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C4 DAILY COMMERCIAL Friday, May 2, 2014 SUBMITTED PHOTO Christian Keen, a graduate of the First Academy in Leesburg and Sumter County native, has recently been recognized as one of 20 students nationwide, and the only student from Florida selected to receive the 2014 All-USA Community College Academic Team award in Washington D.C, by the Phi Theta Kappa International Honor Society, which every year assembles a team of 20 of the best and brightest students from across the U.S. out of 12.8 million community college students. Keen was recognized by The Gainsville Sun newspaper in an article, and there was also an article in USA Today on April 8 recognizing all of the student award winners. Keen is the son of Bill and Keri Keen, owners of Salescorp of Florida in Wildwood. He will transfer to the University of Florida this year and will continue his education in pursuit of becoming a large animal veterinarian. KEEN RECOGNIZED AT BEST AND BRIGHTEST Makira ODonnell, an eighth grader at South Sumter Middle School who competed in the 2014 FBLA State Leadership Conference at the Orlando Hilton in March, is shown holding the trophy she received for placing rst in the Business Math Competition. SUBMITTED PHOTO ODONNELL WINS MATH COMPETITION SUBMITTED PHOTO Taking part in a recent groundbreaking ceremony at the Mission Oaks Assisted Living and Memory Care facility in Oxford managed by Health Care Managers were, from left, Dr. Keith Kim, owner; Dr. John Kim, owner; Phil Bravo, lender Ameris Bank; Steve Sell, owner manager; Dennis Robinson, executive vice president Douglas Company; Ariel Rilon; Bo Russ, Architectural Concepts and Will Wise, superintendent Douglas Company. MISSION OAKS GROUNDBREAKING SUBMITTED PHOTO Joshua Loren, center, a student at Lake Panasoffkee Elementary School, won the 2014 Fifth Grade Essay contest, an annual, nationwide effort to encourage writing skills among fth grade students. He is joined by, from left, Stephen Loren, father; Sarah Loren, sister; Jennifer Loren, mother and Wanda Goodson Pearce, grandmother, at the February meeting of the Sumter County Retired Educators, during which the award was presented. For his awardwinning essay, The Great Day at Lego Land with my Nana and Papa, Joshua was awarded a certicate and a monetary award. Mary Simmons, chairman of the essay committee, also announced other elementary school winners at the event who received a monetary award: Websters Jessica Carter, Wildwoods Andrea Miranda-Alaijo and Bushnells Makayla Bedgood. LAKE PANASOFFKEE ELEMENTARY WRITER WINS AWARD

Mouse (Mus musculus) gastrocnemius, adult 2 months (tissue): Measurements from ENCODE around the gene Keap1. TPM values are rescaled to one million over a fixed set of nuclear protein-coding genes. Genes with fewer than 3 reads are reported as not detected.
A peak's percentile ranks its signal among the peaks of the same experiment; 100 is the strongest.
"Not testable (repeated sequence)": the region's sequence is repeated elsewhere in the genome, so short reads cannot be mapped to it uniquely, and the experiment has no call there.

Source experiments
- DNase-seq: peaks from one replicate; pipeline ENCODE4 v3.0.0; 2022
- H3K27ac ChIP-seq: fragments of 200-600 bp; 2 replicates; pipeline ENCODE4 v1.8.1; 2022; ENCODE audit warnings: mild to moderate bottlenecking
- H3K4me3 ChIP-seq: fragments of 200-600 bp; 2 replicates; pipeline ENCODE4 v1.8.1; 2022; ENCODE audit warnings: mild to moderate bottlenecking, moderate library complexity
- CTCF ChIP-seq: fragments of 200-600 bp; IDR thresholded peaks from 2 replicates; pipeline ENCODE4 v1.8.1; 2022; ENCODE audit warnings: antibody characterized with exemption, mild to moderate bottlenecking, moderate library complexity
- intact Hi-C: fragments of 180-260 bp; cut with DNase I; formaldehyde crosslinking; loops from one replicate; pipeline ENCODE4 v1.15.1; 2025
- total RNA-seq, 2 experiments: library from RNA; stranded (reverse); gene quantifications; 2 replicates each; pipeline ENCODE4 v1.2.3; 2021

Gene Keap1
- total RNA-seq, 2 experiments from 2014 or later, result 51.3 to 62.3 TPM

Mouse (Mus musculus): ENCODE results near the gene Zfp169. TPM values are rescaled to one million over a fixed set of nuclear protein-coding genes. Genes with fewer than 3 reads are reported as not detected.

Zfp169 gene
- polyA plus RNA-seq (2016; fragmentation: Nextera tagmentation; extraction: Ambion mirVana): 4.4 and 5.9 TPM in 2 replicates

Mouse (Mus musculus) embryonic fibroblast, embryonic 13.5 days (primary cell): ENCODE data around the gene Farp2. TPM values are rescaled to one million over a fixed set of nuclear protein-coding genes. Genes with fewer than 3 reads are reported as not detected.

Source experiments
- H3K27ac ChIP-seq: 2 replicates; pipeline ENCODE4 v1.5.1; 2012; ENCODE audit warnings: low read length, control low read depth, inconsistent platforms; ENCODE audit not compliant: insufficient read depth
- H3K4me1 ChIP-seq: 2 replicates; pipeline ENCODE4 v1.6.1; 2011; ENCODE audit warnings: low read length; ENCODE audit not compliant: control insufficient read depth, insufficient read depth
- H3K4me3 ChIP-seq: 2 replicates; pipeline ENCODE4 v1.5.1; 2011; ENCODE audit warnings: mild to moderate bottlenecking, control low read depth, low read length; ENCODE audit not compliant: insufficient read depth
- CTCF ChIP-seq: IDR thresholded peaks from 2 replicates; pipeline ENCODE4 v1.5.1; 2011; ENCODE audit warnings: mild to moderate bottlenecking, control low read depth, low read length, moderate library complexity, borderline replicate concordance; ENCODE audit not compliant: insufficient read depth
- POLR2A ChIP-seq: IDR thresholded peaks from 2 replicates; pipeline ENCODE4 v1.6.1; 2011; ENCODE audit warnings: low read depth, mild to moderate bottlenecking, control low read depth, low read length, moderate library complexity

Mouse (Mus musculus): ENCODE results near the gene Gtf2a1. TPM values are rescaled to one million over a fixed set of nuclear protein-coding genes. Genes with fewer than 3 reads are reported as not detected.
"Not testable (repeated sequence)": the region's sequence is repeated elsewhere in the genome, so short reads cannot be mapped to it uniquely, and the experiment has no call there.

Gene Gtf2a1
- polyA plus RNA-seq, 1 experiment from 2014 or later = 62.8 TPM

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Friday, May 2, 2014 DAILY COMMERCIAL C5 I remember High School in Apollo. Apollo was a little steel mill town in west ern Pennsylvania. I say was because it isnt a steel mill town any more. The steel mill closed many years ago and so did the high school. The building is still there, and every time I go home and drive by that old high school building the memories come ooding back. This year I will try for one more high school reunion. I lived in North Apollo and walked to school, rain or shine, snow or sleet. That was over 2 miles a day. It is no wonder that we were never overweight. I was downright skin ny. I was 5 feet 6 inches tall and weighed barely 100 pounds. I also had buck teeth. That should give you some idea as to what my high school days were like. I was never part of the popular crowd, but I had a nice group of friends. Of course in high school everyone wants to be part of the shining stars. Besides being skin ny and buck-toothed, I liked school and I liked to study. I especial ly liked English class and home economics. I didnt just do my own homework, I did my sis ters and my cousins. My senior year I de cided I was going to have some fun and not work so hard. I joined the Senior Girls Cho rus, the Glee Club, GAA, Speech Club and got a part in the senior play. I was even part of the prom commit tee, though I never was invited to attend the dance. My history teach er decided she was go ing to make sure I kept up my grades so that I would graduate with honors. She prodded me and nagged at me so that I didnt get be hind. My cousin Janet was valedictorian, but I was still in the running as salutatorian. I got enough grade points at the last minute, so my history teacher even wrote my speech, but I threw it away and wrote one for myself. I must admit I was pretty miserable as a high school student, but I was in for a sur prise when I left home for a job in the big city. Things changed for me big time. The study habits and work ethic I had learned to practice in high school proved to be a great advantage in the working world. The things that made me an unpopular stu dent made me an out standing employee. By the time I was 20, I was managing an ofce staff of about 15 employees. I had also begun to see myself in a different light. I was no longer a skinny, insecure teen ager but a competent member of the working staff of the Commerce Department in Wash ington, D.C. My working success led to my being a much more secure person and my social life im proved as well. While I was still work ing in the newsroom of the Daily Commercial I was asked by a teacher at South Sumter High School to speak to her class. It was a great ex perience. The boys and girls seemed quite con cerned about the tests they were about to take and we discussed how to study for them. I hope they all passed their SATs and gradu ated. It would be fun to hear from them. If you are a graduat ing senior this spring, you are about to discov er a whole new world. For some of you, col lege awaits. But those going straight into the job market may be sur prised at who will be the most successful. It isnt high school anymore. This is the real world where you will sink or swim, not only based on your personality but on your work ethic and your ability to do the job for which you are hired. Being top dog in high school wont mean a thing if you havent learned to be conscien tious on the job. Your high school wardrobe will proba bly not put you in good standing in the em ployment line. Dressing for success is not just a phrase, it is an import ant part of getting hired. A pair of low riding jeans and a letter sweater ar ent going to get you any where in the job mar ket and they wont pay the rent or buy the gro ceries. You cant live off mom and dad forever. Sooner or later you will have to get serious about a career, whether it is by earning a college degree or learning a trade. Remember the guy who sat in front of you in math class, the guy with the glasses, shiny shoes and pants that were too short, the guy who always had his homework done and answered all the ques tions? Tomorrow hell be the guy in the Brooks Brothers suit who works for a big accounting rm and walks around New Yorks nancial dis trict with a briefcase in one hand and a classy woman on his arm. When you were in high school you could get away with copying someone elses note book and cheating on an exam, but in real life that wont work. In real life, nerds rule. Nina Gilfert can be reached at ninagilfert@yahoo.com. This isnt high school anymore this is real life NINA GILFERT FROM THE PORCH STEPS SUBMITTED PHOTO Pastor Ken Scrubbs, left, from The Genesis Center, 1414 W. Main St., in Leesburg, is shown accepting a check from Karen Mercer, right, of Chick-l-A in The Villages, and Project Legacy for the Genesis Center on March 10, as Pastor Sidney Brock looks on. The Genesis Center is a faith-based mentoring program ministering to local families in the community. GENESIS CENTER GETS DONATION SUBMITTED PHOTO Miss Florida United States is proud to announce that Lilly Parker and Emily Pelton have both been crowned in the Miss Florida United States Pageant held in Daytona Beach on March 30. Lilly Parker, the new Miss Pre-Teen Florida United States, attends Umatilla Middle School, while Emily Pelton, the newly crowned Miss Teen Florida United States, is a junior at Tavares High School. Both young ladies will compete for the national titles in their age divisions in Washington, D.C., in July. LAKE COUNTY GIRLS PLACE IN MISS FLORIDA UNITED STATES PAGEANT